The Washington Post has a funny way of covering conservative protests. Take Sunday's protest against "gay marriage," in which black churches have rallied to insist the people vote by referendum instead of letting the D.C. council dictate. The headline is "Both sides mobilize in same-sex marriage." Doesn't the reader assume that means that both sides mobilized.... yesterday? This headline would not happen in a story on a liberal protest.
Post reporter Tim Craig suggests distaste for the protesters in the first few words: "A small but noisy group of protesters, many bused in from churches," rallied Sunday. This would not happen in a story on a liberal protest. Size would almost be irrelevant. (And their transportation wouldn't be a negative.)
Craig counted "about 150 opponents of same-sex marriage" in the second paragraph. Earlier this month, when hard-left protesters rallied outside the White House to get the U.S. out of Afghanistan, the Post waited 25 paragraphs to tell readers only 176 people showed up.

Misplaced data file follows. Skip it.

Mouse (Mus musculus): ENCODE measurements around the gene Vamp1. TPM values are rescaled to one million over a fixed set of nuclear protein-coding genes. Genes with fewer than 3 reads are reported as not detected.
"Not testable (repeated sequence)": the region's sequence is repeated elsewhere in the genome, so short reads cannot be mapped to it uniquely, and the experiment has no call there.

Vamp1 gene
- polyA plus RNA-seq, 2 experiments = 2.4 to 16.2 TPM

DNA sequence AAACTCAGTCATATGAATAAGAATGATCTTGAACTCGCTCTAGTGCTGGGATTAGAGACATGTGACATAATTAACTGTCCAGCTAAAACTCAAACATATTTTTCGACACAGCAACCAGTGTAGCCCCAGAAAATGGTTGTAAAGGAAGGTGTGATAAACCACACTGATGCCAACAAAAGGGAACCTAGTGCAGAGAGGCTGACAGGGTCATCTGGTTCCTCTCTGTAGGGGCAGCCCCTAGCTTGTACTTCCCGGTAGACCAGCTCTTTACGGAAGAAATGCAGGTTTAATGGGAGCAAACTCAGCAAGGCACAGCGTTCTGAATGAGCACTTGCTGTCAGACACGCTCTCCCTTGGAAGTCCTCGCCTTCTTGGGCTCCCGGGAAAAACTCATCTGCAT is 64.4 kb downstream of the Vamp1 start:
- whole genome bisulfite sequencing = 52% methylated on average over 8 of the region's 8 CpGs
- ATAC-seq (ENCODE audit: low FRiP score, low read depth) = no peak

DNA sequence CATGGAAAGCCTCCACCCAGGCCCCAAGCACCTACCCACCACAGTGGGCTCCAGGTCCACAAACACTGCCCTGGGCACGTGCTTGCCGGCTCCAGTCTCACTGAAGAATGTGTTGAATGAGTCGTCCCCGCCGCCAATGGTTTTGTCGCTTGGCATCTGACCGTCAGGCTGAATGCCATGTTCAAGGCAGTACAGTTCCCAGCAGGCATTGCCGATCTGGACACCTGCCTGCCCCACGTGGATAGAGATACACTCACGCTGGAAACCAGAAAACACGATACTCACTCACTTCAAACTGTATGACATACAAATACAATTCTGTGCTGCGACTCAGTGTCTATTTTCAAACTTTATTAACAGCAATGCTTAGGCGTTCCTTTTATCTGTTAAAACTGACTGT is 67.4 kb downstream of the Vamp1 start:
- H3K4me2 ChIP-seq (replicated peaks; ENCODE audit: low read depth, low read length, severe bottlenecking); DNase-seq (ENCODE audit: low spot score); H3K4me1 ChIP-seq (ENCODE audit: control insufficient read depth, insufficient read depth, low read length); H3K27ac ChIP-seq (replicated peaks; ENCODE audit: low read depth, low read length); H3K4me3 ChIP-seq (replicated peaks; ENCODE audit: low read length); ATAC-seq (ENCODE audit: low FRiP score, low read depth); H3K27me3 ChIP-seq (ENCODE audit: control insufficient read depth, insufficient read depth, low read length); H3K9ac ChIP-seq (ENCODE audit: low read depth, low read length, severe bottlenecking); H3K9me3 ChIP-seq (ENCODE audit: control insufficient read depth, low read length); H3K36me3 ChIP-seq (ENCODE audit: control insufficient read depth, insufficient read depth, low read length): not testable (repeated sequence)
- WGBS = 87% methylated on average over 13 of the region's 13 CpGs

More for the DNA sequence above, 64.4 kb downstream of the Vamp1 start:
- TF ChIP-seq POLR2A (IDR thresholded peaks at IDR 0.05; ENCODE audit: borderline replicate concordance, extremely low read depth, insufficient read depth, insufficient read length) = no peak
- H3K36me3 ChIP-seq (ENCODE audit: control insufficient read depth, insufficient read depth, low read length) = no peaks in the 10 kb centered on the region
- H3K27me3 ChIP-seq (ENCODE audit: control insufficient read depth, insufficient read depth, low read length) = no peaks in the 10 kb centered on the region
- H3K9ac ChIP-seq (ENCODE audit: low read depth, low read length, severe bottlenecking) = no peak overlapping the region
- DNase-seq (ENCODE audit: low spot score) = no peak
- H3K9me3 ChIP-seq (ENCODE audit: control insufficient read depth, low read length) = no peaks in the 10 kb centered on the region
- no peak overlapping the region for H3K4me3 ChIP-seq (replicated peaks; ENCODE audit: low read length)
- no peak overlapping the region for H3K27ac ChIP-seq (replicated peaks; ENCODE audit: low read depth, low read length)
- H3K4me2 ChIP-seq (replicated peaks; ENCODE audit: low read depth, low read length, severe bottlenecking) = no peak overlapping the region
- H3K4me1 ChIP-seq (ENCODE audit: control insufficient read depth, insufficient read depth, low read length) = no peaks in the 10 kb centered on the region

They put that rally on page one, not page one of Metro (where yesterday's protest landed).
Craig added: "Sunday's protesters chanted, 'Let the people vote!' but many participants live in the Maryland and Virginia suburbs." This did not happen when the Post glorified illegal aliens protesting. Their illegal status was irrelevant.